Killer Priest: The Crimes, Trial, and Execution of Father Hans Schmidt
The duality of man's existence, so masterfully portrayed in Robert Louis Stevenson's classic novel, The Strange Case of Dr. Jekyll and Mr. Hyde (1886), is a recurrent theme in Western literature. Teodor Jozef Konrad Korzeniowski, better known as Joseph Conrad, explored the alleged evil nature of man in Heart of Darkness (1902), one of the twentieth century's most enduring and enigmatic novels. While Stevenson declares that "man is not truly one, but truly two,'' Conrad surrenders man's soul over to evil with little resistance and illustrates what could happen when he confronts his dark inner self. In Man Against Himself (1938), Dr. Karl Menninger interpreted the situation in slightly different terms. "Love and hate, production and consumption, creation and destruction, the constant war of opposing tendencies would appear to be the dynamic heart of the world,'' is how he describes that conflict.
Edward Hyde was Dr. Jekyll, in a sense, without the allegorical mask. Once he drank the experimental potion, Dr. Jekyll "transformed'' into Mr. Hyde, the emotional opposite of what he was in reality. Of course, there was no authentic conversion since Mr. Hyde was Dr. Jekyll buried under the subconscious strata. This alter ego, symbolized by the repulsive Mr. Hyde, is described as animalistic, hairy and ugly, a primitive creature whose appetitesare out of control and dangerous. Stevenson used the word "troglodyte,'' a cave dweller. Those primal traits, which allegedly exist in every human being,
can only be brought under control by society's laws and restraints. Without them, according to Stevenson, man is a beast. Eventually, Dr. Jekyll did not require the potion to turn into Mr. Hyde; the transformation occurred involuntarily. In time, the evil side of his psyche overcomes the good. And even more ominous, Dr. Jekyll disappears forever, leaving only his evil counterpart behind.
Conrad, on the other hand, may have seen evil as central to man's nature and, ostensibly, at the core of his soul. This pessimistic view, epitomized by the rapid descent of Colonel Kurtz in Heart of Darkness, leaves little room for optimism. But it is important to remember that Kurtz, in the beginning of the story, was an honorable man. He arrived in Africa with noble intentions, guided by the belief that civilization could offer a better way of life to the natives. His deterioration began when he became immersed in the ivory trade
and was corrupted by undefined cruelties that he witnessed and, later, participated in. Having come face to face with evil, Kurtz was consumed and eventually destroyed by it.
This disturbing theme was explored once again in William Golding's Lord of the Flies (1954), in which the violent clash between good and evil takes place in isolation, far away from the calming effects of civilization and society. Golding, whose experiences in World War II undoubtedly affected his thoughts on the power of evil, employed a simple plot to illustrate his hypothesis. A group of innocent children left alone on a deserted island, without adult supervision, eventually descend into savagery and barbarism. The author's lesson may be that evil lives inside the soul of mankind and absent any restraint, he will revert back to the primordial savage. Again, the fragile balance of man's existence gave way to temptation, struggle, and, ultimately, final defeat.
The crimes of Father Hans Schmidt were many. The murder of Anna Aumuller, of which he was convicted in 1914, was so gruesome and satanic that it is sometimes difficult to believe he was, in fact, a Catholic priest. The daily revelations of his sexual perversions and debauchery, aptly reported in the New York press, shocked the public and reverberated all the way to the steps of the Vatican. Schmidt was a classic psychopathic personality, egotistic, self-absorbed, and oblivious to the feelings of others, much in the tradition of killers such as Nathan Leopold, Richard Loeb, or Ted Bundy.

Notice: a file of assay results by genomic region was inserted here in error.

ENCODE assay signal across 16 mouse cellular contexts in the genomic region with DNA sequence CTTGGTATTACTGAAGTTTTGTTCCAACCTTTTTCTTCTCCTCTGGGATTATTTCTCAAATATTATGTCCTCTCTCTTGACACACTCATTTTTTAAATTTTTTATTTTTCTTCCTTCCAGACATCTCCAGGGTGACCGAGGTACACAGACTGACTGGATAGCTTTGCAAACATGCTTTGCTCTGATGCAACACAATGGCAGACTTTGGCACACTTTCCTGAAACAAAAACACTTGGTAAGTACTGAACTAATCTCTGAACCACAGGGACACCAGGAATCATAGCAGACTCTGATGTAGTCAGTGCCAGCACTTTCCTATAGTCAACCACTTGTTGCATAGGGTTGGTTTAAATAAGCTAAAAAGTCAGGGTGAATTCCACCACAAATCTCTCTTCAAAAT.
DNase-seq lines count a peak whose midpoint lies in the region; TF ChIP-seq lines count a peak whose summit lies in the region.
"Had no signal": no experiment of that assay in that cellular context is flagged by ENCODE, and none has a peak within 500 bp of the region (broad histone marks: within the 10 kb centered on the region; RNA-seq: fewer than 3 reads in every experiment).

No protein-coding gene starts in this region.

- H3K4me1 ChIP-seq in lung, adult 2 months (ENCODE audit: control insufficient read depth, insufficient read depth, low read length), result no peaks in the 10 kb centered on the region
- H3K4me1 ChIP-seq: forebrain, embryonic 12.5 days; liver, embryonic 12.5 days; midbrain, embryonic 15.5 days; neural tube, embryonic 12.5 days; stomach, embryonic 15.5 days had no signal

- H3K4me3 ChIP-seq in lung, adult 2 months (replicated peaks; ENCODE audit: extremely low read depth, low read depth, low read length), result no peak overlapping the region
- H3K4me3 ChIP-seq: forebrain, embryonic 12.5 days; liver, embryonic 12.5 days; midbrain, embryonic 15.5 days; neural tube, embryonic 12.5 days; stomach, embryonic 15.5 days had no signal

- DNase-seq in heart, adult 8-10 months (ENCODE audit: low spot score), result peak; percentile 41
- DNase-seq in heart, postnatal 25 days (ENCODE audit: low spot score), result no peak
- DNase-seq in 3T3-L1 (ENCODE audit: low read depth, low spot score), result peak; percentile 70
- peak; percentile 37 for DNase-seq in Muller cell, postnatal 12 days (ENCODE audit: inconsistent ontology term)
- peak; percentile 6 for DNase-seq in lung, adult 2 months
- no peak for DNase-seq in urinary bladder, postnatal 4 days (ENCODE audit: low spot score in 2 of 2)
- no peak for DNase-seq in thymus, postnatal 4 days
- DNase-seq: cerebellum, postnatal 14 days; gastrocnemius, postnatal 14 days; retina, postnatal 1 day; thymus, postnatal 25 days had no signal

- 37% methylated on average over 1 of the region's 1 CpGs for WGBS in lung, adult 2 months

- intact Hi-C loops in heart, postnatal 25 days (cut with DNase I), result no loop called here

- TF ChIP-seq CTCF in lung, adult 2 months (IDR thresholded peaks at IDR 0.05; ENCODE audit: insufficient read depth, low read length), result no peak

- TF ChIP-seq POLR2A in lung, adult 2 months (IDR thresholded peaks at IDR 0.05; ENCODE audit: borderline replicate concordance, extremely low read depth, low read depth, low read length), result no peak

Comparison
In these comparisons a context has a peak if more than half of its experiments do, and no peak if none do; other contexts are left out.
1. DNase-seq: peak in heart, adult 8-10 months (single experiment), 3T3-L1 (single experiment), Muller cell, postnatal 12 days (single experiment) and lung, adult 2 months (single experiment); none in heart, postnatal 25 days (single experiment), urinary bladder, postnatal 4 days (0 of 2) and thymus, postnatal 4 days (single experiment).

The story of Killer Priest is true. Details were gathered from a wide variety of sources, which included a voluminous library of newspaper reports from the New York papers the Sun, the Evening Telegram, the New York Times, the New York Press, and the New York Herald, as well as the Courier-Journal and xiv IntroductionTimes of Louisville, Kentucky. Much was learned from the court testimony of dozens of participants in the Schmidt trial, which held New York City spellbound during the winter months of 1913 and 1914. Sworn depositions from family members also provided valuable insight into the defendant's childhood development. His sister, Elizabeth Schmidt-Schadler, was particularly observant of her younger brother's pathological obsession with blood at a very early age. She was also aware of his sexual attraction to her when he was a boy, a trait that may have had a pivotal influence on his fixation for St. Elizabeth, the patron saint of Hungary. And finally, hundreds of pages of several sworn statements taken from Father Hans Schmidt provided a unique opportunity to hear the voice of the defendant himself, who seemingly never tired of discussing his life of crime and debauchery. Through this abundance of material, the author was able to faithfully reconstruct the events of September 1913 to a very high degree of certainty. However, despite all of this documentation, questions still linger over the activities of Father Hans Schmidt. Was he also responsible for the murder of little Alma Kellner in 1909? Were there other murders as well?
Without the existence of a handwritten confession, it will never be proven if Father Schmidt was the Louisville murderer. Though the man convicted of that killing, Joseph Wendling, served twenty-six years in a Kentucky prison, he claimed innocence until the day he died. Curiously, when Schmidt was questioned about Alma Kellner after he was arrested in New York, he replied, "I never heard of her!'' That would have been impossible since her disappearance was front-page news in Louisville for months and she was a student at the Catholic school when he visited in August 1909. The Louisville diocese assisted in the police investigation as well, so it could not be feasible that he never heard her name. Some startling coincidences also exist between the two killings, such as Alma Kellner's body that was found yards away from the altar where Father Schmidt once prayed. One can only imagine the reluctance of Louisville officials to reopen the case after they had expended so much time, effort, and money to convict another man for that murder. That said, there simply is not enough evidence to convict Father Schmidt of the killing of Alma Kellner.